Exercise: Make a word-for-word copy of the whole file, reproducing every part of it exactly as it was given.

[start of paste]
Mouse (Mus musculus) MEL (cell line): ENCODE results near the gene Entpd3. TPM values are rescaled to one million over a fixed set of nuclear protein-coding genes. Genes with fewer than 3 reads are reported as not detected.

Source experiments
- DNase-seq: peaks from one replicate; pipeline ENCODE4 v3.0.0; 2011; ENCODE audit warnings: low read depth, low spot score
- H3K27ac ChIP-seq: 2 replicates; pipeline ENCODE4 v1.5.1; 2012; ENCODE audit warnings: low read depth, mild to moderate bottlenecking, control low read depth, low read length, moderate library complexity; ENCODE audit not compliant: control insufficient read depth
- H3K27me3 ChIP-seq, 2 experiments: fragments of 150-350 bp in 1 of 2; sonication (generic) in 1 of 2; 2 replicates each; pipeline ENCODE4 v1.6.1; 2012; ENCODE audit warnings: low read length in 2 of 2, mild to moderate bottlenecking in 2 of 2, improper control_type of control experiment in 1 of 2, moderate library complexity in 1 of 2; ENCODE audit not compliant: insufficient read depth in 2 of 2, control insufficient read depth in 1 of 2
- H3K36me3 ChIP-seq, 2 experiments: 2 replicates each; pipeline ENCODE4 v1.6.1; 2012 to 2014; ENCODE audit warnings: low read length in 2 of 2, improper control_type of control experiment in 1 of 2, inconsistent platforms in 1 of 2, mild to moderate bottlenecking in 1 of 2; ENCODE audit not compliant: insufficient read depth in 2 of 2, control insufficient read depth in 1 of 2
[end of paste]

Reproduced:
Mouse (Mus musculus) MEL (cell line): ENCODE results near the gene Entpd3. TPM values are rescaled to one million over a fixed set of nuclear protein-coding genes. Genes with fewer than 3 reads are reported as not detected.

Source experiments
- DNase-seq: peaks from one replicate; pipeline ENCODE4 v3.0.0; 2011; ENCODE audit warnings: low read depth, low spot score
- H3K27ac ChIP-seq: 2 replicates; pipeline ENCODE4 v1.5.1; 2012; ENCODE audit warnings: low read depth, mild to moderate bottlenecking, control low read depth, low read length, moderate library complexity; ENCODE audit not compliant: control insufficient read depth
- H3K27me3 ChIP-seq, 2 experiments: fragments of 150-350 bp in 1 of 2; sonication (generic) in 1 of 2; 2 replicates each; pipeline ENCODE4 v1.6.1; 2012; ENCODE audit warnings: low read length in 2 of 2, mild to moderate bottlenecking in 2 of 2, improper control_type of control experiment in 1 of 2, moderate library complexity in 1 of 2; ENCODE audit not compliant: insufficient read depth in 2 of 2, control insufficient read depth in 1 of 2
- H3K36me3 ChIP-seq, 2 experiments: 2 replicates each; pipeline ENCODE4 v1.6.1; 2012 to 2014; ENCODE audit warnings: low read length in 2 of 2, improper control_type of control experiment in 1 of 2, inconsistent platforms in 1 of 2, mild to moderate bottlenecking in 1 of 2; ENCODE audit not compliant: insufficient read depth in 2 of 2, control insufficient read depth in 1 of 2